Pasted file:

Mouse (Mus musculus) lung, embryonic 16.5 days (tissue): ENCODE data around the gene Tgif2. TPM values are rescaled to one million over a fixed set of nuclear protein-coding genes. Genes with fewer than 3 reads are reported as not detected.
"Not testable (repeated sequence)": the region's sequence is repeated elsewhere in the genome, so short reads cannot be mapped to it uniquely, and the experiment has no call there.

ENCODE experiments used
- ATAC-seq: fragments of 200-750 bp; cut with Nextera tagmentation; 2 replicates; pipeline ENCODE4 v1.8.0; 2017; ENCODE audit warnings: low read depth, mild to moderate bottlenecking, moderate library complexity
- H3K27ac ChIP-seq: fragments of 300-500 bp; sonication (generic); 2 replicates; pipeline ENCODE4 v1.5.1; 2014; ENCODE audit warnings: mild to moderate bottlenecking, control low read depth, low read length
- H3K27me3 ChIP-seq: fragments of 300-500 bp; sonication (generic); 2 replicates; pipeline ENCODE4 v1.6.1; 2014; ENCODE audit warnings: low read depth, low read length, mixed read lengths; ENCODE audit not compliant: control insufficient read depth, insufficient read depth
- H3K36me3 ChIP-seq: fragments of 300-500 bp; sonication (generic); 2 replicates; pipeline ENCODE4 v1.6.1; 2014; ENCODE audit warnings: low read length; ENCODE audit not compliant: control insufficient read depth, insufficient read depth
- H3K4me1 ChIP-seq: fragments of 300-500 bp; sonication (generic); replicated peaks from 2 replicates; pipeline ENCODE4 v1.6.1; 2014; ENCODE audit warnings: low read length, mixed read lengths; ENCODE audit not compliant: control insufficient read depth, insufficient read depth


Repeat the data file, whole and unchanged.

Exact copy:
Mouse (Mus musculus) lung, embryonic 16.5 days (tissue): ENCODE data around the gene Tgif2. TPM values are rescaled to one million over a fixed set of nuclear protein-coding genes. Genes with fewer than 3 reads are reported as not detected.
"Not testable (repeated sequence)": the region's sequence is repeated elsewhere in the genome, so short reads cannot be mapped to it uniquely, and the experiment has no call there.

ENCODE experiments used
- ATAC-seq: fragments of 200-750 bp; cut with Nextera tagmentation; 2 replicates; pipeline ENCODE4 v1.8.0; 2017; ENCODE audit warnings: low read depth, mild to moderate bottlenecking, moderate library complexity
- H3K27ac ChIP-seq: fragments of 300-500 bp; sonication (generic); 2 replicates; pipeline ENCODE4 v1.5.1; 2014; ENCODE audit warnings: mild to moderate bottlenecking, control low read depth, low read length
- H3K27me3 ChIP-seq: fragments of 300-500 bp; sonication (generic); 2 replicates; pipeline ENCODE4 v1.6.1; 2014; ENCODE audit warnings: low read depth, low read length, mixed read lengths; ENCODE audit not compliant: control insufficient read depth, insufficient read depth
- H3K36me3 ChIP-seq: fragments of 300-500 bp; sonication (generic); 2 replicates; pipeline ENCODE4 v1.6.1; 2014; ENCODE audit warnings: low read length; ENCODE audit not compliant: control insufficient read depth, insufficient read depth
- H3K4me1 ChIP-seq: fragments of 300-500 bp; sonication (generic); replicated peaks from 2 replicates; pipeline ENCODE4 v1.6.1; 2014; ENCODE audit warnings: low read length, mixed read lengths; ENCODE audit not compliant: control insufficient read depth, insufficient read depth